We are contracted with the following insurance providers.  This list is up-to-date as of 12/01/10.

    • Aetna HMO, PPO, POS, EPO
    • Beech Street PPO
    • Blue Cross Blue Shield of Texas PPO, POS
    • CIGNA
    • ChampVA -Tricare Standard
    • Galaxy Health Network
    • GEHA
    • Guardian
    • HealthSmart PPO
    • HHPO
    • Humana Choicecare PPO
    • Medicare - Traditional (contracted for Medicare Texas patients only)
    • Memorial Hermann Healthnet Providers
    • Multiplan 
    • Pacificare PPO
    • PHCS
    • Texas Municipal League
    • Texas True Choice
    • Trisurant
    • UMR
    • Unicare HMO, PPO
    • United Healthcare

     

     

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Surgery Questions

  • What are some potential complications of weight loss surgery?

    Possible complications include, but are not limited to, gallstones, liver problems, hernia, pouch leak, intestinal blockage, deep vein thrombosis (DVT), pulmonary embolus (PE), and other risks typically associated with any surgery.

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  • Will I have to undergo any medical testing prior to surgery or joining the non-surgical weight loss program?

    Whether or not you have to undergo any medical testing will depend on your health history, your current co-morbid conditions, and other indications of risk. Your surgeon or bariatrician will discuss any necessary tests required during your consultation.

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  • Will I be required to lose weight before having weight loss surgery?

    For individuals with a body mass index (BMI) greater than 55, weight loss prior to surgery may be required in order to perform surgery more safely. If this is the case with you, our bariatric dietitian will work with you one-on-one to establish a program for weight loss success.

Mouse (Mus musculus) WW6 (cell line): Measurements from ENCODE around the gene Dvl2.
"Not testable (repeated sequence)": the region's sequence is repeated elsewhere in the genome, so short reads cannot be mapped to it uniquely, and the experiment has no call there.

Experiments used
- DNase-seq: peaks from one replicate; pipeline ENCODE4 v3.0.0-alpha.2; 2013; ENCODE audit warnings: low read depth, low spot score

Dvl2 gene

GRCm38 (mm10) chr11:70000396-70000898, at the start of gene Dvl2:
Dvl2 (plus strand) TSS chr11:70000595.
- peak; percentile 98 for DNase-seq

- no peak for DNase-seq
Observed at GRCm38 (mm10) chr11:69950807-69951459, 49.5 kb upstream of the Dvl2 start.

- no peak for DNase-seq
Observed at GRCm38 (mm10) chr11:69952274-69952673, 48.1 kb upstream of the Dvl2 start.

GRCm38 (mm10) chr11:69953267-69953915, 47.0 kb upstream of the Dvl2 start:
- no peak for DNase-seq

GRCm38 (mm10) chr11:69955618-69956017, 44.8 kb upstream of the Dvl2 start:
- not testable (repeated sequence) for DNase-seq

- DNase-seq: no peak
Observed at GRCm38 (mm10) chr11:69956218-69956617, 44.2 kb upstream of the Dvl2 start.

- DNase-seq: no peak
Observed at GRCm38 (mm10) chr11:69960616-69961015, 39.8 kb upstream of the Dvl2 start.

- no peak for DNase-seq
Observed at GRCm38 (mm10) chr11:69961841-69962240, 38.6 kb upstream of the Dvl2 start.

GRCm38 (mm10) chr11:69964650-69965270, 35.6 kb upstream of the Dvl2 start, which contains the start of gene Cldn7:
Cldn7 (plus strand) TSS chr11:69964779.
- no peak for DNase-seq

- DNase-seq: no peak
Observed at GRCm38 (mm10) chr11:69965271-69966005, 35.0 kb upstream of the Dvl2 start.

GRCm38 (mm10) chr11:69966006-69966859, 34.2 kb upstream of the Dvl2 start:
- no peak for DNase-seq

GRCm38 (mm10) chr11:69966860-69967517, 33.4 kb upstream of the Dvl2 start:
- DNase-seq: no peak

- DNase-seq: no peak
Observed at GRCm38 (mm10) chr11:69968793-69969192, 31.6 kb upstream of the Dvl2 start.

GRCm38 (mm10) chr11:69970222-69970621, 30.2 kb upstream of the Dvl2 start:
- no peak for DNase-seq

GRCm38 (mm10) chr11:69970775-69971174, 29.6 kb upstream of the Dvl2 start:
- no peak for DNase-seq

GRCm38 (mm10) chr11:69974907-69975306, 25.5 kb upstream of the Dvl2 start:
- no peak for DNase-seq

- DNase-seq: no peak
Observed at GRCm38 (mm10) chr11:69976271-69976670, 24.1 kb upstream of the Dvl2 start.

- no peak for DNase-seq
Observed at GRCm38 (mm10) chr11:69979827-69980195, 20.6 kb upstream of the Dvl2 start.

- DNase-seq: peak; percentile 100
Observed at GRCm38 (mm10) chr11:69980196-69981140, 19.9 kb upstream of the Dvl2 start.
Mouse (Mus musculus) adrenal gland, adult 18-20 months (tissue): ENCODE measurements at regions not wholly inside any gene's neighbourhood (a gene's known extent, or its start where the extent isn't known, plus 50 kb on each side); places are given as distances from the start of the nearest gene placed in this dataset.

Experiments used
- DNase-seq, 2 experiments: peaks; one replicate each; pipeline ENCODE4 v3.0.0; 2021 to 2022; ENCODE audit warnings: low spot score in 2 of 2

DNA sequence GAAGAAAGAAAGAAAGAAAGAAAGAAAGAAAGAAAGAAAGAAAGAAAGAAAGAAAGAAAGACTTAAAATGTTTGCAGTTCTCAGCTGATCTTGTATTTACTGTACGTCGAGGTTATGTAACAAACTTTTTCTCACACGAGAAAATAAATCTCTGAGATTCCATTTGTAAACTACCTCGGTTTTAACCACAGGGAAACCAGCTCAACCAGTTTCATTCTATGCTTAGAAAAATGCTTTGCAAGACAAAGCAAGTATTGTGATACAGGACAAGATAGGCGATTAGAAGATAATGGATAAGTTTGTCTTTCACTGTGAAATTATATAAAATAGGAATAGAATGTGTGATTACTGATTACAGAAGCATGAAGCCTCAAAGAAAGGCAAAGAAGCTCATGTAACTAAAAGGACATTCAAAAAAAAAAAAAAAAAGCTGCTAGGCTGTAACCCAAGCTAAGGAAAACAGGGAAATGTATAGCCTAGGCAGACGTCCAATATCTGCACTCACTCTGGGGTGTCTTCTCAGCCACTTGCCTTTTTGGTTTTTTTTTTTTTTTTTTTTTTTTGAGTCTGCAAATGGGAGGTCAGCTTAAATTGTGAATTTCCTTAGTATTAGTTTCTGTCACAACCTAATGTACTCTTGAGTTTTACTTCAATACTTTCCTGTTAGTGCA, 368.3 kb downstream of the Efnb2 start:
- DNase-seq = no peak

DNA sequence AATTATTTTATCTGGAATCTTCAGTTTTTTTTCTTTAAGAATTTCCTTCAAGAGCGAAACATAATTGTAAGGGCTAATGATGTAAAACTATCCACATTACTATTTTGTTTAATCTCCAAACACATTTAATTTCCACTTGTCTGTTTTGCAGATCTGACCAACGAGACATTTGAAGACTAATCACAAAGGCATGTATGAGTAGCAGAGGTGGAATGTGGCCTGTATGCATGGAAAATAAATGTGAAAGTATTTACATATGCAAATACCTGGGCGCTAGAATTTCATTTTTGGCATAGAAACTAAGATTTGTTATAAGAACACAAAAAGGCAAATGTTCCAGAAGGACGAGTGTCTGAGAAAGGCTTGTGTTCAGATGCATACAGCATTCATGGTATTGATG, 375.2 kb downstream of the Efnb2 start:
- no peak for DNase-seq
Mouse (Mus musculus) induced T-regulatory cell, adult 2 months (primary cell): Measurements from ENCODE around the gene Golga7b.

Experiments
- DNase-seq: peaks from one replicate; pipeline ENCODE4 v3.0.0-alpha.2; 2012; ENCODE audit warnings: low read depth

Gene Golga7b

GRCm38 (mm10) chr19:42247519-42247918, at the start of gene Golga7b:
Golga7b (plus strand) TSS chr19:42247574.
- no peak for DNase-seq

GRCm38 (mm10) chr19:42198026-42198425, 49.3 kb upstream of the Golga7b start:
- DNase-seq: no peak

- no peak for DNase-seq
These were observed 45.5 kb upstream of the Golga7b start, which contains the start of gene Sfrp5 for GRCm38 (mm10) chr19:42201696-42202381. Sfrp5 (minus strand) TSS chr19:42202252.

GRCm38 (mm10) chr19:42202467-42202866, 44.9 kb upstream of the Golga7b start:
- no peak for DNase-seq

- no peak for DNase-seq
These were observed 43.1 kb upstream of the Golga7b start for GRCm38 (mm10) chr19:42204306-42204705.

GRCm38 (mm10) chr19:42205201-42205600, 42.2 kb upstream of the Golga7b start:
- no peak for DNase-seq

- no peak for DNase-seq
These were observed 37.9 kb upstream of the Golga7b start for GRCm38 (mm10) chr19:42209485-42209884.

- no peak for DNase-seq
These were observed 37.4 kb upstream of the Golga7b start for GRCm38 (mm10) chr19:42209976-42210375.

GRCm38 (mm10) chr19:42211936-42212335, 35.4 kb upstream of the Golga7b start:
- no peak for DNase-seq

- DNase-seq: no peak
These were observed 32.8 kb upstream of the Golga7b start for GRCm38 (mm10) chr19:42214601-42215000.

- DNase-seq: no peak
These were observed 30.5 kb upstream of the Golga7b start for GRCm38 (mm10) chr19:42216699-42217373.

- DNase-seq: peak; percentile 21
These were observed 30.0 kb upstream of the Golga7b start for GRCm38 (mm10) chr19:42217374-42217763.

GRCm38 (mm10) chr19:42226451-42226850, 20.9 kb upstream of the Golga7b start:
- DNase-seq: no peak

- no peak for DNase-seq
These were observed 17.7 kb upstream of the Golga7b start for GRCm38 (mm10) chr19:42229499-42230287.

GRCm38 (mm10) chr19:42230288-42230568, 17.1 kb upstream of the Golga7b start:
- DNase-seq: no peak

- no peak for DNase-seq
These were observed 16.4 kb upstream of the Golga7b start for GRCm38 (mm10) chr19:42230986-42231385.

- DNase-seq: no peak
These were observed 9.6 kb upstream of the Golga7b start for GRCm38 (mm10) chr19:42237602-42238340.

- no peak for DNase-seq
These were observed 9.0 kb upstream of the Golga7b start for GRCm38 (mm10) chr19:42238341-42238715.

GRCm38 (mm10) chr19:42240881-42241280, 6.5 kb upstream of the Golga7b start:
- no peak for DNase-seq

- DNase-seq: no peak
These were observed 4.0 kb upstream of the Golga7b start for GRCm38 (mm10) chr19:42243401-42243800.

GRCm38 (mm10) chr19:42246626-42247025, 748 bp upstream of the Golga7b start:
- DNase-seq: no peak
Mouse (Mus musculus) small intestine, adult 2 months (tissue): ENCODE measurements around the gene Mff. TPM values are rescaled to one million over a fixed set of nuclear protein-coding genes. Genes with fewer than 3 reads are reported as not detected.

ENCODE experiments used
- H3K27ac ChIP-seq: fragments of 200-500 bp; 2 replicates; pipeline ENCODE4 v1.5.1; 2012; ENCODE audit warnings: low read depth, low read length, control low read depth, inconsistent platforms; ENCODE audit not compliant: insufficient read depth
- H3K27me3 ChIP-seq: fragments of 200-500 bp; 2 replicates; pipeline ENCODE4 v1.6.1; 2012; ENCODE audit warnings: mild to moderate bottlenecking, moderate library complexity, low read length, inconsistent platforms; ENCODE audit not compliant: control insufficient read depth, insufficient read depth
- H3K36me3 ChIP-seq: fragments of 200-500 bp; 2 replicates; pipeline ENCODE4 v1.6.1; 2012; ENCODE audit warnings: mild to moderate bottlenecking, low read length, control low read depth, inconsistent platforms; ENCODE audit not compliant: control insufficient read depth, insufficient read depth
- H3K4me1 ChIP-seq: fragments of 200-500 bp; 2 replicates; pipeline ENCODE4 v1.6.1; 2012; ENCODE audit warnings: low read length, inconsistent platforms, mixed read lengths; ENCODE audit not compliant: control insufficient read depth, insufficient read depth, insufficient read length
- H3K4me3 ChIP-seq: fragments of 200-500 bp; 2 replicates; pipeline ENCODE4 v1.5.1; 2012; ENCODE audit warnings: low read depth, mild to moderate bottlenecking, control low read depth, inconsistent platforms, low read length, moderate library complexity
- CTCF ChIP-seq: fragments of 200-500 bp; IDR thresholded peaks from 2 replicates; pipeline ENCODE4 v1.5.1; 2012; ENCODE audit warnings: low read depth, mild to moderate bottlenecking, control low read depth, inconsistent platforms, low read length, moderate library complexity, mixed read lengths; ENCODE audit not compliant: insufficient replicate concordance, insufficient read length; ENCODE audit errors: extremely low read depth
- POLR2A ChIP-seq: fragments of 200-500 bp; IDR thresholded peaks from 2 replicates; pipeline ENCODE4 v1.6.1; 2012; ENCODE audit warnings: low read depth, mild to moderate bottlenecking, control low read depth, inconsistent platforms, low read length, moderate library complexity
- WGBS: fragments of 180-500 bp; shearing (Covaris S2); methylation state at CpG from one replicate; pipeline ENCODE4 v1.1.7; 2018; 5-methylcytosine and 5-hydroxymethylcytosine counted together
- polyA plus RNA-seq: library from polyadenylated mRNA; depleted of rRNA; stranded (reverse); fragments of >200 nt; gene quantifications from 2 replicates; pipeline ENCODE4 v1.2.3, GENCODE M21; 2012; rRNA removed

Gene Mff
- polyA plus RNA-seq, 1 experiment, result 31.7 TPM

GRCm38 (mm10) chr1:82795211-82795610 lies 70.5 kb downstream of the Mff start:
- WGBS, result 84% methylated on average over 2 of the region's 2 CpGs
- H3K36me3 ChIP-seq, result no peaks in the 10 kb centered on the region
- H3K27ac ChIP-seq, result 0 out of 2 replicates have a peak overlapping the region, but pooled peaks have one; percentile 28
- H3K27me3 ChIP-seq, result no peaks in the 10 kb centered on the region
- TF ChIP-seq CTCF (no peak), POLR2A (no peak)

In addition, all patients go on a two-week pre-operative high protein, low carbohydrate diet, as obese individuals tend to have enlarged, fatty livers. All weight loss surgery procedures require surgical access to specific areas of the abdomen, and access to these areas may be compromised if a patient has an enlarged, fatty liver. Putting patients on our two-week protein shake meal replacement regimen allows the liver to shrink, making surgery easier to be performed, and ultimately safer for you.

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  • Are staples used in surgery, and if so, what kind are used in the surgery?

    With gastric bypass and sleeve gastrectomy, staples are used. They are made of stainless steel or titanium, and are very small.

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  • Will the staples set off metal detectors?

    No.

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  • How big will my stomach pouch be after surgery?

    For bypass patients, the pouch will hold about one ounce of food after surgery.

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  • How long will my weight loss procedure take?

    Gastric bypass is generally performed in 45 to 90 minutes, and sleeve gastrectomy is generally performed in an hour. Revision surgeries require more time and generally run two to three hours, depending on existing scar tissue and other findings within the abdomen.

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  • Will I be able to drive myself home after surgery?

    No. We do not allow patients to go home in taxis, buses, or any other form of public transportation. You will be required to have a responsible adult (at least 18 years of age) accompany you on the day of surgery and upon your discharge.

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  • Does weight loss surgery hurt?

    All weight loss surgery is performed under general anesthesia and your anesthesiology team and nursing staff will make sure you are kept comfortable during surgery and throughout your recovery while in the hospital. Everyone’s goal is that you experience as little pain as possible, but surgery does involve some inherent pain. We will send you home with a prescription for pain, but most patients report very little to no pain after laparoscopic surgery. You may experience discomfort from the gas (CO2) used to insufflate your belly for the procedure, and walking will help eliminate this gas from your abdominal cavity.